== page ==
But what is the State of Jefferson movement and what do they hope to achieve? It depends on who you ask. The State of Jefferson is not a new concept. Back in the 1850’s, when California and Oregon were still territories but moving toward eventual statehood, there were efforts made to carve up parts of Oregon and California in order to form a new state. An actual bill was introduced in the California State Legislature in 1852 to do just that but it died in committee and was never acted upon. Even back then, residents felt abandoned and screwed over by the state capitals of Sacramento and Salem, and that attitude still resonates in present day rural Oregon.
Today, the State of Jefferson movement is alive and well. In 2013, Siskiyou County California resident Mark Baird, a Vietnam Veteran and airplane pilot, decided to test the waters and see how residents of the area felt about a possible new 51st state. According to its website, 21 of 23 Northern California counties have signed so-called field declarations stating the desire to secede from California and form a separate state. Four additional counties in Southern Oregon are also contemplating whether to join those California counties in the proposed new state. Now that’s not as crazy as it sounds, due to the fact that it has happened before, and led to the formation of a few states we now know and love. To quote the Wall Street Journal’s editorial page:
No State, without its Consent, shall be deprived of its equal Suffrage in the Senate,” declares Article V of the Constitution, which lays out the amendment process. A Californian has only 1/65th the representation of a Wyoming resident in the upper chamber. That’s undemocratic, but there’s no way around Article V. Or is there? Article IV provides that “new States may be admitted by the Congress into this Union”—including from the territory of an existing state, if its legislature consents. Five states were created in this manner: Vermont from New York (1791), Kentucky from Virginia (1792), Tennessee from North Carolina (1796), Maine from Massachusetts (1820) and West Virginia from Virginia (1863).”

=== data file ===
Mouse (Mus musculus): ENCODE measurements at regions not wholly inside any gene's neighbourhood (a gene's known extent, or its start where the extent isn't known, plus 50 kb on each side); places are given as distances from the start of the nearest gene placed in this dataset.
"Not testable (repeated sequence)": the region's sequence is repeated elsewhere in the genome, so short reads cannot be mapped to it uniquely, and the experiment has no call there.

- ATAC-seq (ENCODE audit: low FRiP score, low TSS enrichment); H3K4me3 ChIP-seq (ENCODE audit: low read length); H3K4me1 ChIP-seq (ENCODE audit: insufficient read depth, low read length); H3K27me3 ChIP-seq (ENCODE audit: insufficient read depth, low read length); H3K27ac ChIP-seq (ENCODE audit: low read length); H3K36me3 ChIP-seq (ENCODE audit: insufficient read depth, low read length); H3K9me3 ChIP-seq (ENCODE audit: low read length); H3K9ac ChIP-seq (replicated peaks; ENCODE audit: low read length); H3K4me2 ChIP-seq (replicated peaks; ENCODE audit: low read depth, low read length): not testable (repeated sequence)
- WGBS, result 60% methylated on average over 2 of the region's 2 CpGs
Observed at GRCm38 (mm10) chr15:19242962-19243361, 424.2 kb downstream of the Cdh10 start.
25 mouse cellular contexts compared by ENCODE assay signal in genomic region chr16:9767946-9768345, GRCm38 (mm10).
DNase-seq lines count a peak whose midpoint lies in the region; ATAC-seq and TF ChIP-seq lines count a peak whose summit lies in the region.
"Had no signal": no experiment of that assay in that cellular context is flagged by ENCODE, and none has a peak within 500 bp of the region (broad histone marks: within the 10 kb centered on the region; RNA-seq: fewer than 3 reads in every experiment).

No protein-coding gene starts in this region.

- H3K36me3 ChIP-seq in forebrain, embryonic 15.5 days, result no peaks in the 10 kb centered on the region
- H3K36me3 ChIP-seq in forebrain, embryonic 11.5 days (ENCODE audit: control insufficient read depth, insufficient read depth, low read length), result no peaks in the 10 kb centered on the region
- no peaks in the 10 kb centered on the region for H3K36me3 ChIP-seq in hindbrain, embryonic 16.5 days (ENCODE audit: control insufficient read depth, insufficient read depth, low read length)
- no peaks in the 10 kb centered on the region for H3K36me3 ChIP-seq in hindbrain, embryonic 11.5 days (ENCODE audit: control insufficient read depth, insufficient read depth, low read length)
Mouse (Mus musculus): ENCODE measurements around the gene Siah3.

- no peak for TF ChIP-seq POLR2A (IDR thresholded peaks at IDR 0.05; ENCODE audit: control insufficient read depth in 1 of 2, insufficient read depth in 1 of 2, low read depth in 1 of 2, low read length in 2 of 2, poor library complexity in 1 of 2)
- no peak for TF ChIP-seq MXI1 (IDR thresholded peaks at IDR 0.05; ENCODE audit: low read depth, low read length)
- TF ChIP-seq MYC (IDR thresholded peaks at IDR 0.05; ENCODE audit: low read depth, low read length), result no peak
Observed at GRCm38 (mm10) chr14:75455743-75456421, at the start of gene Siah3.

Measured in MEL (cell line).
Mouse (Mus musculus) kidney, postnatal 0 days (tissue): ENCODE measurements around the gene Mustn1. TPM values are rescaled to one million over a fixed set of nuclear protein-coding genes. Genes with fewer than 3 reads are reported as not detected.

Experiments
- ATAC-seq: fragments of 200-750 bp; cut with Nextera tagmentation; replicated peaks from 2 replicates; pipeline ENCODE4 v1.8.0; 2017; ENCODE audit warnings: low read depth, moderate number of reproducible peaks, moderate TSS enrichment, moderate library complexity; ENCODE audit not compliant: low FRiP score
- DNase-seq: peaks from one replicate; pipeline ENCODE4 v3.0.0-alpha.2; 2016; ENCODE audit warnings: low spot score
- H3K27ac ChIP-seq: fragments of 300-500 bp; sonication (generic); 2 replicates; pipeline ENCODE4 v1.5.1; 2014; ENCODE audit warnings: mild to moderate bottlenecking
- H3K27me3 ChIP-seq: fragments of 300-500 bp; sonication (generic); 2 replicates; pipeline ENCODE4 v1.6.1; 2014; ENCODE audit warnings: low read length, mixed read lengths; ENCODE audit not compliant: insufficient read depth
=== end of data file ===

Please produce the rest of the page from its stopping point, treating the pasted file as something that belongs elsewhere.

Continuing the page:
Of course there’s been some debate as to whether the State of Jefferson is anything other than a bunch of white people trying to create their own version of a Libertarian utopia. According to Baird, the primary spokesman, juris coordinator and historical researcher of the organization, that’s just not the case. In fact, when asked if his organization is Libertarian, he answered with an emphatic “No.” And when asked if his movement is associated with white nationalism, he was even more forceful.
To read the rest of this article, here is the link
There is also a very moving nearly 8 minute video that Josue’, my photojournalist friend, has produced, and Debra Scherer edited. Much of if this content was produced when Josue’ and I spent the day together traveling in my car to Yreka, CA and Cave Junction, OR. He narrates the piece, and his perspective as an indigenous person going through lands in which his ancestors were systematically slaughtered and conquered, was an eye-opening experience I will never forget. Here is that link.
Finally, here is another link that also features an essay from Josue’, who reflects on some of the same themes from my piece, as well as his perspective on living in Portland.
I hope you’ll take the time to check out the rest of my article, as well as the entire project. The subject matter, at times, is very troubling. But these are the times we live in. If we do not talk about these issues, we’re never going to move forward. The resistance to progress is always fierce. Change is hard. But America isn’t finished yet. At least I hope it isn’t.
If we can shed some light on what divides us, perhaps we can understand each other a little bit better. That was my goal when I wrote the article. I hope I at least achieved some of that. If I didn’t? It was still worth it.